On my 48x48 system with stock ESS and Mach4, I can get the peak to peak oscilation below 0.005" if I want. The Y axis direction is the hard one on my machine, its just springier (lots more mass to move for one thing). I have to run 10i/s^2 or so to get to 0.005" or less. At that acceleration it takes 1.3sec to get to your 2000mm/min speed. I’m sure you get up to speed in a much shorter time.

I’d be really curious to see how fast your machine gets up to speed just to compare to fixed acceleration. Does your software give you any info on that when you plug in your settings? Or we could run a complicated laser toolpath between the two machines to see what the overall runtime difference is.

Just watch the first 5 minutes of the “19. Introduction to Mechanical Vibration”

There is a reason he uses that aluminum rod. The longitudinal vibration vs bending vibration frequencies are audible and gives you a very clear picture of what is happening in your machines.

The bending vibration is short lived and very low frequency. It will manifest as short period low frequency oscillation in your laser or surface finish. I think @Bstanga posted a great picture of a laser etching that showed that beautifully a while back. Every time there was a change in direction of travel it was followed by short period, low frequency oscillations.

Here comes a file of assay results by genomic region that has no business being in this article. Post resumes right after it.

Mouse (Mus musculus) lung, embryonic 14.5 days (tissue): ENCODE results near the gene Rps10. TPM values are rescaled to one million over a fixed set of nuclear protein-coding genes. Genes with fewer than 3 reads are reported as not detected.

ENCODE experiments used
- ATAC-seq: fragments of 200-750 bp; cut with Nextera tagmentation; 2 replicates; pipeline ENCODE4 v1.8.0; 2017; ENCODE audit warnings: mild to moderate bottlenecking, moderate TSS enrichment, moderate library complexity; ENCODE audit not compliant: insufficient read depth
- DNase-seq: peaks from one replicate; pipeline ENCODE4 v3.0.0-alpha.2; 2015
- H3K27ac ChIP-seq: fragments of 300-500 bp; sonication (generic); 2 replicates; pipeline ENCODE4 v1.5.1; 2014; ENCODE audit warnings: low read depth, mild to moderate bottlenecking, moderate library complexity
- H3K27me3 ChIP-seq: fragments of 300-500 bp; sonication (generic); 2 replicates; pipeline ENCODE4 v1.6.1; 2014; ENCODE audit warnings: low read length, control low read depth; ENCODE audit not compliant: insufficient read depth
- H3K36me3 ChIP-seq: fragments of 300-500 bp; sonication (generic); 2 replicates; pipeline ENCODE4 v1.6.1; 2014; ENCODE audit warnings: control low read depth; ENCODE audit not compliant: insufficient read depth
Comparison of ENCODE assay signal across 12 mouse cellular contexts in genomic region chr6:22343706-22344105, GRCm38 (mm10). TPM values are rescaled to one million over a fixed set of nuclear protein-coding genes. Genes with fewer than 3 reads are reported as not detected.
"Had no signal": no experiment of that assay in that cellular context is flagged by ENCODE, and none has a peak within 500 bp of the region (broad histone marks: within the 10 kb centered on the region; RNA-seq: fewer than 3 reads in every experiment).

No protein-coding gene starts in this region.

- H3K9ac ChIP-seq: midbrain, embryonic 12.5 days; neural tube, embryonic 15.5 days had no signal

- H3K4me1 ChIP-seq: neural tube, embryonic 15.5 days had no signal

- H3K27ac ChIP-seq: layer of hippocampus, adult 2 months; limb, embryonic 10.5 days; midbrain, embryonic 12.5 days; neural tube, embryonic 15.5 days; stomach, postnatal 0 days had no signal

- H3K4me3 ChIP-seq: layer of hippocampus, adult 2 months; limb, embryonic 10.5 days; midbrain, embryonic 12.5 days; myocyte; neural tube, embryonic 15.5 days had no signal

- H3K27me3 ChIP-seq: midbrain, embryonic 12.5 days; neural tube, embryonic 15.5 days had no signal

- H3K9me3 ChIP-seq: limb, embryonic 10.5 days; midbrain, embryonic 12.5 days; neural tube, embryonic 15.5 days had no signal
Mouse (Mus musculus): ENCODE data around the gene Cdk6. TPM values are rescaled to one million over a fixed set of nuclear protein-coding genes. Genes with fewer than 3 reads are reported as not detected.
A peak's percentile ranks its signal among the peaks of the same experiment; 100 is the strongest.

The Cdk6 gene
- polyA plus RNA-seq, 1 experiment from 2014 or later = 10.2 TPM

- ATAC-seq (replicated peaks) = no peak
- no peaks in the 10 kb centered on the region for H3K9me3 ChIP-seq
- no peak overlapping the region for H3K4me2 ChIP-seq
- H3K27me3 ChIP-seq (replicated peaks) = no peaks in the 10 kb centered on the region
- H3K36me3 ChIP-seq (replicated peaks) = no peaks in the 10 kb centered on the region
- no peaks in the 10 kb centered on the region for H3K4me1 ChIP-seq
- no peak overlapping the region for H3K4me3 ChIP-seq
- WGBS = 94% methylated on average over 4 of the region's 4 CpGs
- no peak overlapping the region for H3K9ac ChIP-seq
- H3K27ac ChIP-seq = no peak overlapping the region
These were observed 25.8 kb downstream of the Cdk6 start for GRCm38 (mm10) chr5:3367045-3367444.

So most of the time we are talking about “bending mode vibration.”

What was described as “longitudinal vibration” is also present and mostly comes from the motors, whether the drive or the spindle. Those manifest as rough patches in the surface finish. Since those waves last longer and are higher frequency they tend to not be noticed as much. They produce a matte like finish. You would never notice it in wood.

So, something to think about.

So I changed the accel limits to 100x normal and bumped max speed to 2000 IPM. Turns out the mesa card didn’t like that clock speed, but oh well :wink: After testing I reset it all back to “normal” for now, and 1000 IPM max (that’s still “length of my table” in 7 seconds)

Keep in mind that with the PRO setup, 1 motor rev is about 1 inch of travel, so RPM = IPM. I’m reading RPM in my software but I’ll report IPM below.

My math might be wrong (I never discount that possibility) but it looks like the following…

X axis

0 to 1130 IPM in 0.27 sec (er, 250,000 I/M^2 ish ? 70 I/s^2)
0 to 1560 in 0.67s (er, 140,000 I/M^2 ish, 39 I/s^2 - accel started dropping off as my tiny power supply gave up and browned out; I have a bigger one but it needs 240VAC wiring)